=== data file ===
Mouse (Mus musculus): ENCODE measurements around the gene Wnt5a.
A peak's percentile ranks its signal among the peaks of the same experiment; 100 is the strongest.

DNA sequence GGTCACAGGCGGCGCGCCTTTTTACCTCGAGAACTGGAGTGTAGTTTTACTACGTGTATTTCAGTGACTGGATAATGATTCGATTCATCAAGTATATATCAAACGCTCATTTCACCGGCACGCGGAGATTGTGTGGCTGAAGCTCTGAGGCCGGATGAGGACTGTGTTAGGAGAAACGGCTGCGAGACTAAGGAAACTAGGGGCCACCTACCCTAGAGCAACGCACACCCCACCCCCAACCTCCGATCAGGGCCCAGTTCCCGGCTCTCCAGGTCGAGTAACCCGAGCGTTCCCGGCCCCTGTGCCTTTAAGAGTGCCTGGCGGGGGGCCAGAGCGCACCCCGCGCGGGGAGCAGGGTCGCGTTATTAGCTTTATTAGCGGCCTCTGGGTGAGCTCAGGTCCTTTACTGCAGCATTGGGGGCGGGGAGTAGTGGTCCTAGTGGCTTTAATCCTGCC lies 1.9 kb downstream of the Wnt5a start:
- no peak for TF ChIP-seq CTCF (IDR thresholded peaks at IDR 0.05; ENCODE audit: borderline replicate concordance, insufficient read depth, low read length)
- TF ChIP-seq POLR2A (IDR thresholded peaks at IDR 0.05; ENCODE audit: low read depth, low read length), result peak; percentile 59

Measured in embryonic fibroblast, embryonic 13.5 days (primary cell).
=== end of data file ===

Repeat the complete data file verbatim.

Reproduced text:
Mouse (Mus musculus): ENCODE measurements around the gene Wnt5a.
A peak's percentile ranks its signal among the peaks of the same experiment; 100 is the strongest.

DNA sequence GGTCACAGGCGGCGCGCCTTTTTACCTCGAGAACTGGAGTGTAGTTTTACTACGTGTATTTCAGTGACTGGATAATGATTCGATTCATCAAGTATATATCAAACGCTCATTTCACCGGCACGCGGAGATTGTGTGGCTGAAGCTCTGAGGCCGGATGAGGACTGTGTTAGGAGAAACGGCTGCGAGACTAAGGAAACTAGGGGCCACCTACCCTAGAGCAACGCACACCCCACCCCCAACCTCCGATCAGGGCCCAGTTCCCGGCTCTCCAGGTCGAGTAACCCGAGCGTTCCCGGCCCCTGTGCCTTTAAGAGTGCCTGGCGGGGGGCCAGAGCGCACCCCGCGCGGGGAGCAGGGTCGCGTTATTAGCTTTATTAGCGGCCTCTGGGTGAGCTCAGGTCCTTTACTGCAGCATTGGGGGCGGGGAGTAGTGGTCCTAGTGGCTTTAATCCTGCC lies 1.9 kb downstream of the Wnt5a start:
- no peak for TF ChIP-seq CTCF (IDR thresholded peaks at IDR 0.05; ENCODE audit: borderline replicate concordance, insufficient read depth, low read length)
- TF ChIP-seq POLR2A (IDR thresholded peaks at IDR 0.05; ENCODE audit: low read depth, low read length), result peak; percentile 59

Measured in embryonic fibroblast, embryonic 13.5 days (primary cell).